By Chriselda Gesultura
Mobile phone scams have become an increasingly aggressive and expansive global phenomenon. At its scale, stopping this largely anonymous crime of many victims needs a multi-stakeholder approach: government, law enforcement, business, consumers and other partners must work together against their common enemy: the scammers.
In 2017, the Telecommunication Standardization Sector of the International Telecommunication Union (ITU-T) recognized the growing threat that scams such as short message service (SMS) phishing pose to countries, telecoms operators and mobile phone and internet users worldwide. The ITU-T then published its Supplement on guidelines on countermeasures against short message service phishing and smishing attacks to help combat these scams and build awareness.
The ITU-T defines SMS phishing as “the attempt to acquire sensitive information such as usernames, passwords and credit card details for malicious reasons, by masquerading as a trustworthy entity in an electronic communication.”
Despite efforts by the United Nations’ ICT agency to control the spread of cybercrime and fraud, most countries around the world continue to struggle against these illicit practices. The situation worsened during the COVID-19 pandemic as more people shifted to online transactions.
In the United States, a report by CBS said robo-text figures have soared from about 1 billion per month in 2021 to 12 billion in June of 2022, citing data from the nonprofit Public Interest Research Group. The US Federal Trade Commission also reported that a total of $137 million was lost in 2021 from fraud connected to scam texts.
“The sheer scale of this problem requires an equally aggressive pushback by all stakeholders in the public and private sector, who sadly are all victims of these illegal acts,” said Globe Chief Information Security Officer Anton Bonifacio.
“There is a shared responsibility to put protective measures in place, increase vigilance and create more awareness,” he added.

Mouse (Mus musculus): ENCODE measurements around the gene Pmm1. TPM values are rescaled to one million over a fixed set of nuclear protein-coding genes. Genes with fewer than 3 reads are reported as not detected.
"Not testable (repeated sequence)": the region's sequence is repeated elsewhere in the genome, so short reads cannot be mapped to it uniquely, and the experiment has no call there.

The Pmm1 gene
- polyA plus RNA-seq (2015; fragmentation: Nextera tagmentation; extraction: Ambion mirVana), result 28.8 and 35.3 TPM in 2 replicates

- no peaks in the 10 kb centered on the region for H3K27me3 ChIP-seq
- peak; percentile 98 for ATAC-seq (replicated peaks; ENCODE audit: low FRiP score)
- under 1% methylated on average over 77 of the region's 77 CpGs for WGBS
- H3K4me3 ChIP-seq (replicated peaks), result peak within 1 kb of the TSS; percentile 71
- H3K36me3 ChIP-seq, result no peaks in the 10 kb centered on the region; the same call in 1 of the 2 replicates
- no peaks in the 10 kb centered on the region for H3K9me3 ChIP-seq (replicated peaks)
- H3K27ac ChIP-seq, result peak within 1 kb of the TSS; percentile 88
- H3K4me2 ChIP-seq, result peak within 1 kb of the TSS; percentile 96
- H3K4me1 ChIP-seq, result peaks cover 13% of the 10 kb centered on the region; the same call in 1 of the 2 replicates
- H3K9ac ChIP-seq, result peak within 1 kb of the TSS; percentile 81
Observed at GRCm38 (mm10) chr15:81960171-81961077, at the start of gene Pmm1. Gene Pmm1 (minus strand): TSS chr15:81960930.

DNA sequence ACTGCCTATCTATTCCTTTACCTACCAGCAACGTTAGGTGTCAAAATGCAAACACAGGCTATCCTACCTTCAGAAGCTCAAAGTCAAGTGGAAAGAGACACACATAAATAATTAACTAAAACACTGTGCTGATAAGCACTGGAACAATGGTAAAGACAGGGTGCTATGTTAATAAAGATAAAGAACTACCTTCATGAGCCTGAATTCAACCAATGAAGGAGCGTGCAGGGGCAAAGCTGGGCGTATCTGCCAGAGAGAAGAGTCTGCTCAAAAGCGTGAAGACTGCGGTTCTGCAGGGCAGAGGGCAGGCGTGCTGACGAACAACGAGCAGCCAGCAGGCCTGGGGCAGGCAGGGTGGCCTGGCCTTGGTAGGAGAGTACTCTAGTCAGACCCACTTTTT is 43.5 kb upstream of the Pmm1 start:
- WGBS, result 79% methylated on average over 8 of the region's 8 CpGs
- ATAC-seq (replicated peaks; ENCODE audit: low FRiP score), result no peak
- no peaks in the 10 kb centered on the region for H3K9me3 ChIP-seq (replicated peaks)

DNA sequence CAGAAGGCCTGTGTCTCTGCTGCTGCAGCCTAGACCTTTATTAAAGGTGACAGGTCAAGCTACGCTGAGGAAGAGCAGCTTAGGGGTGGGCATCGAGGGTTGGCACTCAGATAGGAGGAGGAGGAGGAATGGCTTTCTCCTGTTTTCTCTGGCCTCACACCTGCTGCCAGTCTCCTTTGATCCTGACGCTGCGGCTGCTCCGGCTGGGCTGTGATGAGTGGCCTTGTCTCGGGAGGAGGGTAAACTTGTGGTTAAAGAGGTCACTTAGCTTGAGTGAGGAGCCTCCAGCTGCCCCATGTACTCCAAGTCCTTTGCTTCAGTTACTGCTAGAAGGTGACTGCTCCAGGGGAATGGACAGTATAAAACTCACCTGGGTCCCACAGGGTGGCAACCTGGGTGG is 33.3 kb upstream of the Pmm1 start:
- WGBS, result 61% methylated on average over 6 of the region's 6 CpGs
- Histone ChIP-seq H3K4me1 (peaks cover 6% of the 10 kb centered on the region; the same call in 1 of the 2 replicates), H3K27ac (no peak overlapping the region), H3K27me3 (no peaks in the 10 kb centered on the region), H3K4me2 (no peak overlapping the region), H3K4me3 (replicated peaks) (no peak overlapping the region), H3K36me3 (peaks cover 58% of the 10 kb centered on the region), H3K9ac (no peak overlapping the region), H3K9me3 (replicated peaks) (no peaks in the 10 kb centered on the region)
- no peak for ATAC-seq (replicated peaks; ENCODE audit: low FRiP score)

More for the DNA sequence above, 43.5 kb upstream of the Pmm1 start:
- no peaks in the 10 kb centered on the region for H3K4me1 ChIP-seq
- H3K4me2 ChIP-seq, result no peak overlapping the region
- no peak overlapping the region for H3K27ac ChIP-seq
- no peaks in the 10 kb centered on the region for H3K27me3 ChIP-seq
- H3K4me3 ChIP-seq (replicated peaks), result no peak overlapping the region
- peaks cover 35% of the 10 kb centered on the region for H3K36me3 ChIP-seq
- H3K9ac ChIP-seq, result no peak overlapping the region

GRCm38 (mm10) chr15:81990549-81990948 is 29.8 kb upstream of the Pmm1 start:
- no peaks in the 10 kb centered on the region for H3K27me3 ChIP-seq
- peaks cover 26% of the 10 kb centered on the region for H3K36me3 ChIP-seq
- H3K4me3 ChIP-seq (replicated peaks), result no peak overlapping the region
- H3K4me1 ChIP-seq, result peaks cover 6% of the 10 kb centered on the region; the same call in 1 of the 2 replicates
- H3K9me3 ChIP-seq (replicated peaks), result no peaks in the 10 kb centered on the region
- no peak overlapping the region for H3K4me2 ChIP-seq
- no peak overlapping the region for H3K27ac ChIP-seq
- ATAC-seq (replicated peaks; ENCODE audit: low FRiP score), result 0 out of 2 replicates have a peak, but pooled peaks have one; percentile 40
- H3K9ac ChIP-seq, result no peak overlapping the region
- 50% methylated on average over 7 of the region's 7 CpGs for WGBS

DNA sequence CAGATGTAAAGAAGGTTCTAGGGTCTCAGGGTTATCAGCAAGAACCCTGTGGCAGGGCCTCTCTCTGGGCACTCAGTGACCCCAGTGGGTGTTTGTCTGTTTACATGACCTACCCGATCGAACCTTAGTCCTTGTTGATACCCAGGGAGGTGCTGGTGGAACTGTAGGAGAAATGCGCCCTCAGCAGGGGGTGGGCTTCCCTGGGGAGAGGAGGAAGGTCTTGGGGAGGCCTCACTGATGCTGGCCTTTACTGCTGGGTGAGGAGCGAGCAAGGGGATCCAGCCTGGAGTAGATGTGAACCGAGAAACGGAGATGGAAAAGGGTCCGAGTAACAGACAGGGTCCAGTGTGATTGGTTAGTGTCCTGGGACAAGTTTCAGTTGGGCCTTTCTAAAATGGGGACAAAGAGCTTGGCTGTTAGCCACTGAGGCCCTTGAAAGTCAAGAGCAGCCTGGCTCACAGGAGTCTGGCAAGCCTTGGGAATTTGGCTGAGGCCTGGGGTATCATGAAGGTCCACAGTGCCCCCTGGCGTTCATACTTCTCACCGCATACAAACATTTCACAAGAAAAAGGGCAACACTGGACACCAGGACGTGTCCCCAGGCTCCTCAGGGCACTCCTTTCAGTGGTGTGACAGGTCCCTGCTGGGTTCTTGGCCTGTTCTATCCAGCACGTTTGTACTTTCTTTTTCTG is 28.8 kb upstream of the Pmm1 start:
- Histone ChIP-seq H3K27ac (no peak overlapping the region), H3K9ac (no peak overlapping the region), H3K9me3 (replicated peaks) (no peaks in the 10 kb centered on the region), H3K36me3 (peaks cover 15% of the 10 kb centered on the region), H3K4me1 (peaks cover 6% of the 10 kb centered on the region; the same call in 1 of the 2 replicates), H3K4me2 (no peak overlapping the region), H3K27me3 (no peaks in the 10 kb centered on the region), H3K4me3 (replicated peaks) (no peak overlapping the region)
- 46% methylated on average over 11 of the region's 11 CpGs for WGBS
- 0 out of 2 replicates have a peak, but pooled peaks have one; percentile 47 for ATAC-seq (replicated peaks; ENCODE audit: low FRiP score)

Globe continues to encourage its customers to report spam and scam messages on its Stop Spam web portal. Android phone users are also urged to set up spam filters on their devices by following these simple steps:
- Download Google’s “Messages” app
- Set it as your default Android SMS messenger
- Go to Settings and enable Spam Protection.
“We reiterate our call for mobile phone users to never open or click on links from unknown numbers or engage with these messages by replying with personal information,” added Bonifacio.
Globe maintains a cybersecurity operations center that works 24/7 on monitoring breaches and setting-up the necessary filters to block suspicious sources. These include erring numbers, SIMs, and domains used in rapidly-evolving scamming methods.
The digital solutions platform has spent $20 million or roughly P1.1 billion in capital expenditures to boost its capabilities in detecting and blocking scam and spam messages of international and domestic sources, including app-to-person and person-to-person SMS.
Through these efforts, Globe was able to block 784 million scam and spam messages from January to July this year It also deactivated 14,058 scam-linked SIMs and blacklisted 8,973 others, aside from blocking 610 domains or URLs.
Globe is also helping customers better equip themselves against online scammers, and to learn about creating a safer online environment through modules accessible for free through its Digital Thumbprint Program via GlobeBridgecom.